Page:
from The Century Dictionary.
- noun One who upbraids or reproves.
from Wiktionary, Creative Commons Attribution/Share-Alike License.
- noun One who
from WordNet 3.0 Copyright 2006 by Princeton University. All rights reserved.
- noun someone who finds fault or imputes blame
from Wiktionary, Creative Commons Attribution/Share-Alike License
He grumbles at the ingratitude of men that shun him for his kindness, but indeed it is his own fault, for he is too great an upbraider.
The female figure suddenly sank back, in all humility at the feet of the upbraider, as unperceived -- maybe -- by both, a small portion of the door above their heads slipped noiselessly back to show a gleaming eye glued to the little grille, taking in the scene beneath it.
It has a half-dramatic framework of question and answer between St. Patrick, who appears as upbraider, and the poet, who laments joys gone and the
He could only hope that his silence did not seem to them like denial -- and yet was not tantamount to confession in the esteem of his upbraider.
The upbraider, you know, my dear, is in some sense a superior; while the upbraided, if with reason upbraided, must make a figure as spiritless as conscious.
She came to reproach her ---- but she found a majesty in her looks above all censure, that awed the jealous upbraider, and almost put her out of countenance; and with a rising blush she seemed ashamed of her errand.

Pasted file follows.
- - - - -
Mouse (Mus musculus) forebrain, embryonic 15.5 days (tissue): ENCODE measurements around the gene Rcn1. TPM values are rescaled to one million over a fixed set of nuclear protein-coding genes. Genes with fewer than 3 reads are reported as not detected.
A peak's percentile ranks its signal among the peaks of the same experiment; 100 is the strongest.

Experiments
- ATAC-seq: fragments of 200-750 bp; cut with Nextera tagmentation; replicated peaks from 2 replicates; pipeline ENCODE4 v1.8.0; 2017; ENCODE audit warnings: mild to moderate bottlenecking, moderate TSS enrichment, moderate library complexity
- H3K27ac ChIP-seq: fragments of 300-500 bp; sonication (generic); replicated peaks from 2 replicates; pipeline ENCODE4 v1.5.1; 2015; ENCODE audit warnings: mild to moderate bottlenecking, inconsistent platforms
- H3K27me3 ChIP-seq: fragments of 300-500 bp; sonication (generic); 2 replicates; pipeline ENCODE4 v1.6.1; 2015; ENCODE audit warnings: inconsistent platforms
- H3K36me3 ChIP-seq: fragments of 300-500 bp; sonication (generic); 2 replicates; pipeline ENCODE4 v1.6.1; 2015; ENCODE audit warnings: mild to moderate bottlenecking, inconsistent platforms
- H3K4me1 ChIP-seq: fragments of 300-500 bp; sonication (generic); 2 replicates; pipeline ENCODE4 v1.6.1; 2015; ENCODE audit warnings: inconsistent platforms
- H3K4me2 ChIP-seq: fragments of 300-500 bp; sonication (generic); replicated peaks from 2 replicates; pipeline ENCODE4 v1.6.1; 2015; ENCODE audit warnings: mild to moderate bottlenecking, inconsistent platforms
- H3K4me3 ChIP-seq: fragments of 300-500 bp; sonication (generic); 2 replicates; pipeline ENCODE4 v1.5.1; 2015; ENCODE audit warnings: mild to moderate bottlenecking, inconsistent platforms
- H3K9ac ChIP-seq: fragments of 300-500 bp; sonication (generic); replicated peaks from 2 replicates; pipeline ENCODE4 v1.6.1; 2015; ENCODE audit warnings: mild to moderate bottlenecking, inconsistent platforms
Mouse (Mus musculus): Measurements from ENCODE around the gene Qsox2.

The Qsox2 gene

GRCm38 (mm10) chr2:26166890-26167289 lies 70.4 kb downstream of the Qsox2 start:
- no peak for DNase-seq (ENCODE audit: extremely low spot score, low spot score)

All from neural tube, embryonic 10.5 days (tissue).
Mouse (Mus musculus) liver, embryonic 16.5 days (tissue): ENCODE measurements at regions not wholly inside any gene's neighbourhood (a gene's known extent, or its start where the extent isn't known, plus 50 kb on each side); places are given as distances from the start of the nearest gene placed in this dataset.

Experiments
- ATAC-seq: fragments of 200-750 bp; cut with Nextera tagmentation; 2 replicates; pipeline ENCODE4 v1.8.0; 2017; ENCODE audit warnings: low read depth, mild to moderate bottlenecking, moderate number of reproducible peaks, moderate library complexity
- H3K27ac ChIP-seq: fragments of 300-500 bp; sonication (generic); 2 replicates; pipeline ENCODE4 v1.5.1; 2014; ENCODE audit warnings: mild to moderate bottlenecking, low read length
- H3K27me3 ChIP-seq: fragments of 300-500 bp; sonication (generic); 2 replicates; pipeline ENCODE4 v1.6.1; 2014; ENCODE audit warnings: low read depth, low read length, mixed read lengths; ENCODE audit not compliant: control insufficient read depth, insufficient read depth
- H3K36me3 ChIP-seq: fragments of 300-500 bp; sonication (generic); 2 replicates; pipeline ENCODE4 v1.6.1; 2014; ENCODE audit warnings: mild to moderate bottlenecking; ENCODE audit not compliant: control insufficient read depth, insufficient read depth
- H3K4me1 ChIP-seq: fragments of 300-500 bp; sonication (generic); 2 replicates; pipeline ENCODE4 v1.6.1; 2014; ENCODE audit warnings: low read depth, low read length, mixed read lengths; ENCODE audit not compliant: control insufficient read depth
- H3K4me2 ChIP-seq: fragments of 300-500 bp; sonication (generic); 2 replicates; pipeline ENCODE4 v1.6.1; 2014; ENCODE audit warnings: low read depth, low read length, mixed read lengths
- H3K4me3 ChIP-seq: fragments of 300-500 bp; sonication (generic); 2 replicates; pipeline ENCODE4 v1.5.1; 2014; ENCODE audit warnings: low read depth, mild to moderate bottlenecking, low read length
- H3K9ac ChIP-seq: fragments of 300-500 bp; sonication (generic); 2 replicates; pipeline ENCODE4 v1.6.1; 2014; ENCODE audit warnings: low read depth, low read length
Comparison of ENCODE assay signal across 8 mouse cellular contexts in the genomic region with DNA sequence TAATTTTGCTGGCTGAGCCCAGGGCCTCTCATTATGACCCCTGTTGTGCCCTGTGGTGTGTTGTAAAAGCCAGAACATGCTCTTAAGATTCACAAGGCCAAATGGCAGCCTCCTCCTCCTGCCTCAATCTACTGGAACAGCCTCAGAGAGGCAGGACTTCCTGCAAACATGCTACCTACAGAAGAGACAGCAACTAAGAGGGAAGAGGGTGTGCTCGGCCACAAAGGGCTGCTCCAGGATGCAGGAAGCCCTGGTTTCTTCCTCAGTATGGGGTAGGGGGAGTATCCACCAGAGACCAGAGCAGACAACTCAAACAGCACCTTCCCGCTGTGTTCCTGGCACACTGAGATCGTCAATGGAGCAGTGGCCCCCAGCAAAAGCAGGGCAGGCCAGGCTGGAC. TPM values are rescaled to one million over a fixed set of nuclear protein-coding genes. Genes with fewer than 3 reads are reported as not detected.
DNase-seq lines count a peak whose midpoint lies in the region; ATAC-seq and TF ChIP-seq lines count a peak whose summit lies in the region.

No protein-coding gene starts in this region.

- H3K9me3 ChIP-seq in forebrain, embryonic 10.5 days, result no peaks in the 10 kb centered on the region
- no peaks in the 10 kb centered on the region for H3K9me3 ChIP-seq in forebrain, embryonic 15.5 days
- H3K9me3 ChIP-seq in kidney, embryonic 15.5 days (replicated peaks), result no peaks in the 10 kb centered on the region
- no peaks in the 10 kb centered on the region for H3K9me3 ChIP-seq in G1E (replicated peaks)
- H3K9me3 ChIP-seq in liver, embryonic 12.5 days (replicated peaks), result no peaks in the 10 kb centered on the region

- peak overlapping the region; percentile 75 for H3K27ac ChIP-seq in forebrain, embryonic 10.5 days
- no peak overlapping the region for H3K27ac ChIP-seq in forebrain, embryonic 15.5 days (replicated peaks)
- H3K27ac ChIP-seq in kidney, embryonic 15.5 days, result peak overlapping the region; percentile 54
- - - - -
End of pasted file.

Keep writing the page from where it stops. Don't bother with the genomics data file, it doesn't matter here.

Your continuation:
He felt himself riding over the hills in the breezy autumn days, looking after favourite plans of drainage and enclosure; then admired on sombre mornings as the best rider on the best horse in the hunt; spoken well of on market-days as a first-rate landlord; by and by making speeches at election dinners, and showing a wonderful knowledge of agriculture; the patron of new ploughs and drills, the severe upbraider of negligent landowners, and withal a jolly fellow that everybody must like — happy faces greeting him everywhere on his own estate, and the neighbouring families on the best terms with him.
The youth, hearing these unjust aspersions, trembled with resentment through every limb, assuring the upbraider that he considered her as an object of compassion; “for without all doubt,” said he, “your diabolical rancour must be severely punished by the thorns of your own conscience, which this very instant taxes you with the malice and falsehood of your reproaches.